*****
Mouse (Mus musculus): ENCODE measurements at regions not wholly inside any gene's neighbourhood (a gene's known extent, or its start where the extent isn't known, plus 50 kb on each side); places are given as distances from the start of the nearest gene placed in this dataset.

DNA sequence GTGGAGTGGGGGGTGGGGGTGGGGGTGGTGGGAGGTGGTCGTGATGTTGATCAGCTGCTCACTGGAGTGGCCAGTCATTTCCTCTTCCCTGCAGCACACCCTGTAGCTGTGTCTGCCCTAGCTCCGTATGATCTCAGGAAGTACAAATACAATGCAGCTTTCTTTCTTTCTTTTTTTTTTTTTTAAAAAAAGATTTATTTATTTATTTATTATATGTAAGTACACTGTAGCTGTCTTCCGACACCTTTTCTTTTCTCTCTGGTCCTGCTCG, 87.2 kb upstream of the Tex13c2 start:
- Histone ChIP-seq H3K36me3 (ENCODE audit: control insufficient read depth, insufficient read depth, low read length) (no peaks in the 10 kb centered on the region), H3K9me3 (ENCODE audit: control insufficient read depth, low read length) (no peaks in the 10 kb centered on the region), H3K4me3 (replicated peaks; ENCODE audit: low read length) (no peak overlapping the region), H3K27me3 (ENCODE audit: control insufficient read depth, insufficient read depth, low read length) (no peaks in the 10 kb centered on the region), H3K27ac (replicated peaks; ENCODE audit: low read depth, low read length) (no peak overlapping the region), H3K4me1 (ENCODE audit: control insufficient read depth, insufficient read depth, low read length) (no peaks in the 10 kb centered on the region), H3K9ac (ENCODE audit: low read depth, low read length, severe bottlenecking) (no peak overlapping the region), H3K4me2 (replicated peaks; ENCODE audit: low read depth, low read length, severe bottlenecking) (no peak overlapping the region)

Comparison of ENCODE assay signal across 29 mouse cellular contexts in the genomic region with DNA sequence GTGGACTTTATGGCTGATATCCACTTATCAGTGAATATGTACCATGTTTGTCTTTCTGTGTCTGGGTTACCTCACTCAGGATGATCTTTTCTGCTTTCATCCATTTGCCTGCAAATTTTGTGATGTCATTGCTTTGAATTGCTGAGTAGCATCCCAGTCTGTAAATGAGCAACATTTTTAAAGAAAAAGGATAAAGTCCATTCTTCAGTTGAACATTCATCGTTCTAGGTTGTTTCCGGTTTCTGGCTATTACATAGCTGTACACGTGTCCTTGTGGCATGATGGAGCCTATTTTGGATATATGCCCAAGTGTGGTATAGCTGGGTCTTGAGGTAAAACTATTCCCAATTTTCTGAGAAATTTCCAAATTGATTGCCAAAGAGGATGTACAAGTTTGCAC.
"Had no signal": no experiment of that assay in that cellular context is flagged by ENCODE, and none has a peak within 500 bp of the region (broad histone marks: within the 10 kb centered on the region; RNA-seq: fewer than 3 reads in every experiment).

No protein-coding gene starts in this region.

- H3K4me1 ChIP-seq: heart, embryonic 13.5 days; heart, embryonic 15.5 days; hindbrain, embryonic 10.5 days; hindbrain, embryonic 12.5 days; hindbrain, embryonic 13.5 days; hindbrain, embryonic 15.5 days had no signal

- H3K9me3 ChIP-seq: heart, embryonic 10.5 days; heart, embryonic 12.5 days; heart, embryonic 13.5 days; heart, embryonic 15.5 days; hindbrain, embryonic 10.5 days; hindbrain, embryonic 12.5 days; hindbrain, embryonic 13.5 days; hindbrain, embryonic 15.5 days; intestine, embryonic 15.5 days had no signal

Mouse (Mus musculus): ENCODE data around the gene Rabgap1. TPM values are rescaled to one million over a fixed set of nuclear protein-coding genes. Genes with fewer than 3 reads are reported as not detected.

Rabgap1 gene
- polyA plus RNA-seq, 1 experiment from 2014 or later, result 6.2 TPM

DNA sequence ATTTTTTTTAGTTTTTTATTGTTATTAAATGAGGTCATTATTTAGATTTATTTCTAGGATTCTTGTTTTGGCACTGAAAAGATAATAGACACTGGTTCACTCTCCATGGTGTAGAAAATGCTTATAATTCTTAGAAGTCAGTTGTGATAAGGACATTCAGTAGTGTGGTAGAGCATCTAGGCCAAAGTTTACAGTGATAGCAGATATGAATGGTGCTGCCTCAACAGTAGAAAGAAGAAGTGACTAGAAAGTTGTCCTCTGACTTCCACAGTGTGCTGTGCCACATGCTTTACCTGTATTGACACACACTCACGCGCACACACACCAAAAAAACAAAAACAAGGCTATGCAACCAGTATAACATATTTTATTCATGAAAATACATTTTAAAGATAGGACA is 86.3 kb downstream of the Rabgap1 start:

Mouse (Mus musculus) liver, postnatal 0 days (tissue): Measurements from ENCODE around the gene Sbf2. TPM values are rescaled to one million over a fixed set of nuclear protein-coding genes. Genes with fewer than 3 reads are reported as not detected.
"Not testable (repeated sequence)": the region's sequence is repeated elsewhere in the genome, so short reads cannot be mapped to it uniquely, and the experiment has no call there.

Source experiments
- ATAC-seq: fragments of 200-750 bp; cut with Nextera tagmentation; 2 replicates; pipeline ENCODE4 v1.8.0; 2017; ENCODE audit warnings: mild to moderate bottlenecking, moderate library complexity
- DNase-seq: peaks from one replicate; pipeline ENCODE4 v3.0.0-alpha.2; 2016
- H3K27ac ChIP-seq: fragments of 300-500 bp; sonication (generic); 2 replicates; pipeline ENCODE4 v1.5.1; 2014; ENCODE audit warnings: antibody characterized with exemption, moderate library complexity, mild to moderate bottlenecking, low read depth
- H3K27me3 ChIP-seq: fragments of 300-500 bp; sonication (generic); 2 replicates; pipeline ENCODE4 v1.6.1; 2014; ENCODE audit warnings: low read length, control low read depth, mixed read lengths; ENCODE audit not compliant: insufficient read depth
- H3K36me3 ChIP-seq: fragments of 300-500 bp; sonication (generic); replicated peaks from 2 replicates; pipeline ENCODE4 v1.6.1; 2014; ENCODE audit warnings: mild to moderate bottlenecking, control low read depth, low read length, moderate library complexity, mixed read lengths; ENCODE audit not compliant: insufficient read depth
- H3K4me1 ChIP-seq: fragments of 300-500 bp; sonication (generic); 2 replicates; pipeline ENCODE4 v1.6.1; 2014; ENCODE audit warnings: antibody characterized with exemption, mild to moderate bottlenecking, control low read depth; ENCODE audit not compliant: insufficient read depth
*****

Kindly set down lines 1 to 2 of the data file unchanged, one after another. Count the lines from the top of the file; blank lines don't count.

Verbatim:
Mouse (Mus musculus): ENCODE measurements at regions not wholly inside any gene's neighbourhood (a gene's known extent, or its start where the extent isn't known, plus 50 kb on each side); places are given as distances from the start of the nearest gene placed in this dataset.

DNA sequence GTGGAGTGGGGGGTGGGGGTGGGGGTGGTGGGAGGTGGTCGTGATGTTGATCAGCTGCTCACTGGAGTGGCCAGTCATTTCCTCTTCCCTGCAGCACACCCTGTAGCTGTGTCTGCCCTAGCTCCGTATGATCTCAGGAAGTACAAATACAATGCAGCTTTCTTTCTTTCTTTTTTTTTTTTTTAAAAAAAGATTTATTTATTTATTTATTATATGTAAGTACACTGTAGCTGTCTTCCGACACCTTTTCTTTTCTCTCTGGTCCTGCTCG, 87.2 kb upstream of the Tex13c2 start: